Actually, it brings up the very good question of why the heck I would put myself through this agony, and I don’t really have an answer.
(Unless I do end up doing my thesis on how the portrayal of myths have changed across time, because if I do, and if I focus on the relationship between Achilles and Patroclos, then both Chaucer and Shakespeare would be important steps. (Though I don’t know, off-hand, if Patroclos is in Chaucer’s version. But even if he isn’t, that in itself is relevant.))
Now, don’t get me wrong. There was actually one moment after the Greeks came out that I liked, which I’ll get to below. But…only the one.
Because we quickly got to what I presume will be the Greek sub-plot of the play. Odysseus explained that there was a morale problem among the troops, and that it was because of Achilles, who stays in his tent all day with Patroclos. That would be fine and dandy if this was the tenth year, and the reason was because Agamemnon had taken Briseis away. That is, after all, how the story goes. But no, this is only the seventh year of the war, and Briseis isn’t even listed on the dramatis personae at the front. (The annoying thing about it being the seventh year is that I won’t get to see Pandaros die. He was totally freakin’ annoying me. But at least I can savor his death in the Iliad, which is a fairly nasty one, too, a fact I can enjoy since it’s him. He was, after all, always hateful.) Anyway, no, the reason–according to Shakespeare’s “Ulysses”, who I hope is pulling an Athenian stage Odysseus and lying through his teeth for his own nefarious reasons–that Achilles is hanging out in his tent all day is because Patroclos is performing insulting imitations of the elder kings to amuse him.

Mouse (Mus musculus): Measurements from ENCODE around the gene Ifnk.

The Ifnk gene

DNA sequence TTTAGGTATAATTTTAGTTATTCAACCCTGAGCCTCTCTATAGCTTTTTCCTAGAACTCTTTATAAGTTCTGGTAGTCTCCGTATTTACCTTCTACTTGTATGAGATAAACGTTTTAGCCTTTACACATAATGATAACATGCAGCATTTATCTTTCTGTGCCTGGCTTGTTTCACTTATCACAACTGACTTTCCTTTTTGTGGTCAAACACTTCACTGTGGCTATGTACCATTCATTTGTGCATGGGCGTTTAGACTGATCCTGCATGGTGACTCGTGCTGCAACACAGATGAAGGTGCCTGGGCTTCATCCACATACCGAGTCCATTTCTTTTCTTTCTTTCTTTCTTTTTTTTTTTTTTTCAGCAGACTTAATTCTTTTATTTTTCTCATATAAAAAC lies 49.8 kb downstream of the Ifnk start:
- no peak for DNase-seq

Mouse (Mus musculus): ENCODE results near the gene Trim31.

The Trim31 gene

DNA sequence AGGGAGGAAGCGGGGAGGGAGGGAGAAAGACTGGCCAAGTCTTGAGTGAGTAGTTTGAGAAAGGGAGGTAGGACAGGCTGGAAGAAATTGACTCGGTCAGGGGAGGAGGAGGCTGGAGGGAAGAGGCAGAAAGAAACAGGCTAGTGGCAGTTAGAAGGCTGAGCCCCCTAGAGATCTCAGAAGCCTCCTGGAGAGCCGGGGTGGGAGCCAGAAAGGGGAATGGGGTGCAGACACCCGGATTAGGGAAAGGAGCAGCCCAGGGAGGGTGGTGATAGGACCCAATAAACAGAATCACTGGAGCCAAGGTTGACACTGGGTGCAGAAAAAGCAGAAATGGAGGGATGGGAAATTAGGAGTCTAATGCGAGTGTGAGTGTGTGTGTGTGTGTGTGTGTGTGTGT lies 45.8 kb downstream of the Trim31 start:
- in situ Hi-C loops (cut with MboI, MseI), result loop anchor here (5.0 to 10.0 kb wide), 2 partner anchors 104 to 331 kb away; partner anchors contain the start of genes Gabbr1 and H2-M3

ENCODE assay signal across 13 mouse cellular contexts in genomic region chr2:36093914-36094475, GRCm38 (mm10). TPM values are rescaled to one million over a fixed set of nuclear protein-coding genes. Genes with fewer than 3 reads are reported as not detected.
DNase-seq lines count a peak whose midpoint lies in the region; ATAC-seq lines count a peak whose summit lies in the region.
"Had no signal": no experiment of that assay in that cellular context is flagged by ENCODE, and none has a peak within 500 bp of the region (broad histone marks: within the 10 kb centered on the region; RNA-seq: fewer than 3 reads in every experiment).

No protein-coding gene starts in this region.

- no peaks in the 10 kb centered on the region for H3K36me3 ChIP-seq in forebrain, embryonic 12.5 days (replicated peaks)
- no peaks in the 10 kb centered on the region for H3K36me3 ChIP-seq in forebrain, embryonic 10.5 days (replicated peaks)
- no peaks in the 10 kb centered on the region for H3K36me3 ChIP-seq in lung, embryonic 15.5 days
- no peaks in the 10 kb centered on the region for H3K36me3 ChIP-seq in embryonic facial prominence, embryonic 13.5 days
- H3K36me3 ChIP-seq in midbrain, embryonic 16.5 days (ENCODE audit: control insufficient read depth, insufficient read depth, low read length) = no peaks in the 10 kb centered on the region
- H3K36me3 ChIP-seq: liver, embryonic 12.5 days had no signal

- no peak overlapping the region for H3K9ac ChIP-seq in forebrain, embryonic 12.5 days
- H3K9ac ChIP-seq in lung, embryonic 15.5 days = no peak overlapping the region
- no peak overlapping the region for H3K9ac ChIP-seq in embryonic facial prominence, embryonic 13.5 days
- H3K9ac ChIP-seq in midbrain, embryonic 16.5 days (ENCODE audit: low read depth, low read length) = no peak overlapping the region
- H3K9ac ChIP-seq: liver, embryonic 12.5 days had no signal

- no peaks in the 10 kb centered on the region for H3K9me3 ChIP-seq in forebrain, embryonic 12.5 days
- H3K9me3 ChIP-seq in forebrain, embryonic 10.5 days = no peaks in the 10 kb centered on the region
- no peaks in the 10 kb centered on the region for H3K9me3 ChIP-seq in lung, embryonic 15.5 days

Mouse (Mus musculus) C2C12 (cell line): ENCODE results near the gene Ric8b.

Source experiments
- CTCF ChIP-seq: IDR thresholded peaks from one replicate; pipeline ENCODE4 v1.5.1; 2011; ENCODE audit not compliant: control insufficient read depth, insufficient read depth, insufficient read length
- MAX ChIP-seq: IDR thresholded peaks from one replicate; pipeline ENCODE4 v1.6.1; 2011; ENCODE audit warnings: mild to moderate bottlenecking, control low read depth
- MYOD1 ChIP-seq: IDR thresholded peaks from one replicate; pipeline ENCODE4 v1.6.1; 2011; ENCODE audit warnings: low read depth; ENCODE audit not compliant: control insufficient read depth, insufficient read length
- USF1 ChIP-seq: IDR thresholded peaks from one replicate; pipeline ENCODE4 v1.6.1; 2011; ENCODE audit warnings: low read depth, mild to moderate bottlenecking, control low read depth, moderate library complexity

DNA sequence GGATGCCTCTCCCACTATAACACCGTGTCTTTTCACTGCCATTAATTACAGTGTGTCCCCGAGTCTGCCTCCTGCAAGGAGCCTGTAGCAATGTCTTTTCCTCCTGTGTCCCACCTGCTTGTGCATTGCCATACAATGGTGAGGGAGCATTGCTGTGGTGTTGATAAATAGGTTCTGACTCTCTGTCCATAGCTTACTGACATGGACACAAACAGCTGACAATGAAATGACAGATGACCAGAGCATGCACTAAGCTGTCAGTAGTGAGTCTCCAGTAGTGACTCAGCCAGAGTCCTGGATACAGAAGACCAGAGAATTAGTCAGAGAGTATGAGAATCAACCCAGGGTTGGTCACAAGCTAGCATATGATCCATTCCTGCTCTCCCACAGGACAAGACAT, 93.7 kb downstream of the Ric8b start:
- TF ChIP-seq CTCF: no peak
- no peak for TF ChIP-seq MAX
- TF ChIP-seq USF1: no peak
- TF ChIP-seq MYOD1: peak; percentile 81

I just about rage-quit the play then and there.